Territory Stories

Debates Day 1 - Tuesday 23 May 1995

Details:

Title

Debates Day 1 - Tuesday 23 May 1995

Other title

Parliamentary Record 11

Collection

Debates for 7th Assembly 1994 - 1997; ParliamentNT; Parliamentary Record; 7th Assembly 1994 - 1997

Date

1995-05-23

Notes

Made available by the Legislative Assembly of the Northern Territory

Language

English

Subject

Debates

Publisher name

Legislative Assembly of the Northern Territory

Place of publication

Darwin

File type

application/pdf

Use

Attribution International 4.0 (CC BY 4.0)

Copyright owner

Legislative Assembly of the Northern Territory

License

https://creativecommons.org/licenses/by/4.0/

Parent handle

https://hdl.handle.net/10070/281694

Citation address

https://hdl.handle.net/10070/413979

Page content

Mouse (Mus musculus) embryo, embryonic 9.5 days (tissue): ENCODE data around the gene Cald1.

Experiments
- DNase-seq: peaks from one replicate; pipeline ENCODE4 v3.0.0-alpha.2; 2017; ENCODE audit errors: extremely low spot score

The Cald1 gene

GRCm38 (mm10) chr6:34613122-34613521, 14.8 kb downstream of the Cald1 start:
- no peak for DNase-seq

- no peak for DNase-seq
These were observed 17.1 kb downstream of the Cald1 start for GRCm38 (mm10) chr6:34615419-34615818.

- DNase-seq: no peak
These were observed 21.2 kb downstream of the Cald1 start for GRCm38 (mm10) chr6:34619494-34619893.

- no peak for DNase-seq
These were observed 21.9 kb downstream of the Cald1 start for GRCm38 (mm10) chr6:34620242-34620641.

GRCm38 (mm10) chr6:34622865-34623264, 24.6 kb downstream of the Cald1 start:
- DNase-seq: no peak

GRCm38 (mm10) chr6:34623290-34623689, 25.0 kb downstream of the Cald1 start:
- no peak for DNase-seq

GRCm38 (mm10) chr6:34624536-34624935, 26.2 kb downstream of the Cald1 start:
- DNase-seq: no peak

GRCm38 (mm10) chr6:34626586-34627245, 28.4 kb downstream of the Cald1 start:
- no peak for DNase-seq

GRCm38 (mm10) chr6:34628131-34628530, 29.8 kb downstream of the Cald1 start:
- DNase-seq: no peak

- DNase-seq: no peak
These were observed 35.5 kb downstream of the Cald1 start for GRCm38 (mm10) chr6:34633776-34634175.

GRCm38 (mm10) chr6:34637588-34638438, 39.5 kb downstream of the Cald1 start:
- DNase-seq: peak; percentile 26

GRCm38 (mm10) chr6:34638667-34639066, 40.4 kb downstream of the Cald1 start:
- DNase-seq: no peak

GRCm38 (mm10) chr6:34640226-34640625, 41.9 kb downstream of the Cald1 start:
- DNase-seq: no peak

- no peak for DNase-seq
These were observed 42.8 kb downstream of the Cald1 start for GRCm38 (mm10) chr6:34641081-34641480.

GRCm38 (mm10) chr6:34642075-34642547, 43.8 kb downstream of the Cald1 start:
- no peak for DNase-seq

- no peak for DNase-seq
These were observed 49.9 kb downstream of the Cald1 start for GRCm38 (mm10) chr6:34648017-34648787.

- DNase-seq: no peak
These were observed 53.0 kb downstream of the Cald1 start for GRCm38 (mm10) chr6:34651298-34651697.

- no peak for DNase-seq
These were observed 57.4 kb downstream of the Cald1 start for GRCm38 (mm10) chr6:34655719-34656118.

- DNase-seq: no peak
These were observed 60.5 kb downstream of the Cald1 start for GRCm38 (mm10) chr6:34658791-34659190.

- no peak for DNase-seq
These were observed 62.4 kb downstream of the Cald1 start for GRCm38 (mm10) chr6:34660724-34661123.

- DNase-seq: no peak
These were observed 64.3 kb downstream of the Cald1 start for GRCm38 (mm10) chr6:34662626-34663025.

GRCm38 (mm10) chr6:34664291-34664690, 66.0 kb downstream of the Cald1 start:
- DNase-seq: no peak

DEBATES - Tuesday 23 May 1995 increase in health expenditure and this will have a large impact on Aboriginal women. Aboriginal females have 5 times the mortality rate of non-Aboriginal females. 0 There are twice as many low-birth-weight Aboriginal infants as non-Aboriginal infants. Therefore, S200 000 has been allocated for infant and maternal health to expand the Strong Women, Strong Babies, Strong Culture program in an effort to achieve higher birth weights among babies and to reduce the incidence of disease among mothers. There is also $300 000 for the introduction of an improved nutrition program, following the successful implementation of a trial program at some Top End communities. Aboriginal people occupy hospital beds at nearly 4 times the rate of non-Aboriginal people, and Aboriginal people suffer from serious illnesses more often than non-Aboriginal people. For example, renal illness in Aboriginal people is over 20 times the rate for non-Aboriginal people. Other health expenditures that will benefit women include: $1.4m to upgrade community-controlled health centres. As members are aware, many of the health workers are women. $2.2m will address the renal disease program that I mentioned earlier. This is a very serious area of illness among the Aboriginal population. 0 $500 000 for the Aboriginal-controlled health services award. A significant proportion of the $500 000 allocated to smoking prevention will be directed to Aboriginal women generally, and all adolescent and young women in the Territory. It is an unfortunate fact of life that too many girls and young women in the Territory smoke although they must realise the danger that this poses to their health. $lm in capital expenditure has been allocated to new and upgraded community health clinics in 6 remote locations, and it is at these community health clinics that women are best served in those remote locations. The key element of the 5-year plan will be a concentration on health programs that we know will work and specific preventive and remedial measures which have a track record of real and measurable success. Important elements include nutrition, infant and maternal health, environmental health, and alcohol and drugs, all of which significantly affect the everyday lives of Aboriginal women. Also mentioned in the paper is palliative care which will be the focus of greater attention this year. Women are the major carers in this area. There is $120 000 for increased provision for the Northern Territory Child Day Care Subsidy Scheme and this anticipates new service provision in some remote communities. This is an area of increasing demand that we really need to address. $201 000 is allocated for home and community care programs. It is good to see that women accessing houses will benefit from the Home Purchase Assistance Scheme. This is available to single parents as well as married couples. 3564


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